Around this time the soju started flowing. Soju is the Korean equivalent of sake, I suppose. It doesn’t have too strong a taste – as someone else said, it doesn’t give you the shudder effect of vodka, say. She also said it tastes like rubbing alcohol. As far liquors go, I didn’t think it was too bad. I don’t remember how many I had, but it was a good few in addition to endlessly topped up glasses of beer. So at some point I got very drunk. Drunker than I’ve ever been, in fact. Suddenly, all these people who were previously strange (in the sense of unknown) had enclosed me in their camaraderie.

Somebody – some guy, I should say – took their top off and others (still guys) followed suit. Well, I didn’t want to be conspicuous by being different, so I took mine off, too. This general state of semi-undress then progressed to three-quarter-undress as they started taking their trousers off, too. Again, I joined in – it would have been rude not to. I think my abovementioned female colleague has some footage on her camera or phone of us dancing in our underpants.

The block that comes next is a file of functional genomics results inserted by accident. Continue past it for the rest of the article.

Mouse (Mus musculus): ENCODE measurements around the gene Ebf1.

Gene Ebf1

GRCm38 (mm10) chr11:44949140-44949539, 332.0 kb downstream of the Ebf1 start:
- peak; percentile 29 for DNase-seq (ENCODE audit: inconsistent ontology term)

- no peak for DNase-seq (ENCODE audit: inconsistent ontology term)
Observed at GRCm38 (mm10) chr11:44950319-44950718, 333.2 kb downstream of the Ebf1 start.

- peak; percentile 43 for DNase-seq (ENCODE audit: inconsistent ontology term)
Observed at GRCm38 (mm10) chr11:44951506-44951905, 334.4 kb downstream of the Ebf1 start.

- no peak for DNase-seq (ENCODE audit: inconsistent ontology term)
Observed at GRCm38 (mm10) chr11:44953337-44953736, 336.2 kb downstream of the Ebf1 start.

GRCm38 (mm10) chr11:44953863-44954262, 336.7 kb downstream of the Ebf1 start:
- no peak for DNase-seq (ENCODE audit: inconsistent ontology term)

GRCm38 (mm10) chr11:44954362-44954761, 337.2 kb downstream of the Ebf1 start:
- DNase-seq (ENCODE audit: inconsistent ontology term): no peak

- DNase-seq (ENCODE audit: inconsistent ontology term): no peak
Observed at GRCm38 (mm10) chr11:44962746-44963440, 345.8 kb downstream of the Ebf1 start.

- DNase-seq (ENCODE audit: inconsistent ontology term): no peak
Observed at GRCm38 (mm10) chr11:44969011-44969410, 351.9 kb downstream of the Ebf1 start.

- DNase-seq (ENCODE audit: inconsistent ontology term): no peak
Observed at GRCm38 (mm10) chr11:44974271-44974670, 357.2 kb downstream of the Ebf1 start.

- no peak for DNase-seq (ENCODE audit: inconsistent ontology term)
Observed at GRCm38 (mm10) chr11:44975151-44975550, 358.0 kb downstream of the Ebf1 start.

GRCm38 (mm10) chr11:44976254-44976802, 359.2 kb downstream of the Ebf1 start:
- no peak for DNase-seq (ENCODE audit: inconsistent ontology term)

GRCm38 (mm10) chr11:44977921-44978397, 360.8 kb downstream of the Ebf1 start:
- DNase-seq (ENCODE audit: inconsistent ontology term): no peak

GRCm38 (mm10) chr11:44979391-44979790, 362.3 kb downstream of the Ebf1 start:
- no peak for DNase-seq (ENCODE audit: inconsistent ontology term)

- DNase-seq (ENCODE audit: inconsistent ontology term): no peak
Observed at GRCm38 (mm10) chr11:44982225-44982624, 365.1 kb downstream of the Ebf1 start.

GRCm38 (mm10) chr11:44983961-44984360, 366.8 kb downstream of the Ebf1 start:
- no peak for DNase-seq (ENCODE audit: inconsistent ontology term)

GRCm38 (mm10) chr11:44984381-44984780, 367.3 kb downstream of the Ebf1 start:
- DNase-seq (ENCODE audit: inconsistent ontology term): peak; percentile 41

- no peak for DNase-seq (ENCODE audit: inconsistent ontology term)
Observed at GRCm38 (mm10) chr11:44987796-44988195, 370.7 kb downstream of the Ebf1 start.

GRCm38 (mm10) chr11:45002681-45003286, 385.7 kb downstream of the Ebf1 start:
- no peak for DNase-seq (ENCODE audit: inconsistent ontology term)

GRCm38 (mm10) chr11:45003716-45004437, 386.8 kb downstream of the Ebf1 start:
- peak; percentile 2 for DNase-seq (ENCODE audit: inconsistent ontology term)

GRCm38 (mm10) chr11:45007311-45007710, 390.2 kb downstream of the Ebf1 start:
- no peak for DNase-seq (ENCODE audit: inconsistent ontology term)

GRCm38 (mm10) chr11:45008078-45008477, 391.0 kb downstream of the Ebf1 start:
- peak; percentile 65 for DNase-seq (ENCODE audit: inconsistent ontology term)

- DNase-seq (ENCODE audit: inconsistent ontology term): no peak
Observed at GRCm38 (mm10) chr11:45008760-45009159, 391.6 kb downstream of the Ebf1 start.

Towards the end of the evening I wove my way towards the toilets to be sick a couple of times. I was in the last group of people to leave; I remember wondering what the landlord and his waiter thought of us. I contributed 30,000 won, but later when I mentioned this, my male colleague gave me 20,000 back. I think the total bill came to something like 200,000 won (112 pounds) – for ten or twelve people drinking all night, plus food.

In the morning I was sick several times in the general direction of my toilet. I couldn’t keep anything down. In the afternoon I showered (having first rinsed down the bathroom floor) and went for a walk (I ended up getting some laptop speakers for 24,400 won; they work very well – all you need to do is plug them into a USB port and you have (relatively) loud, bassy music). I didn’t shake my headache until I went to bed on Saturday night.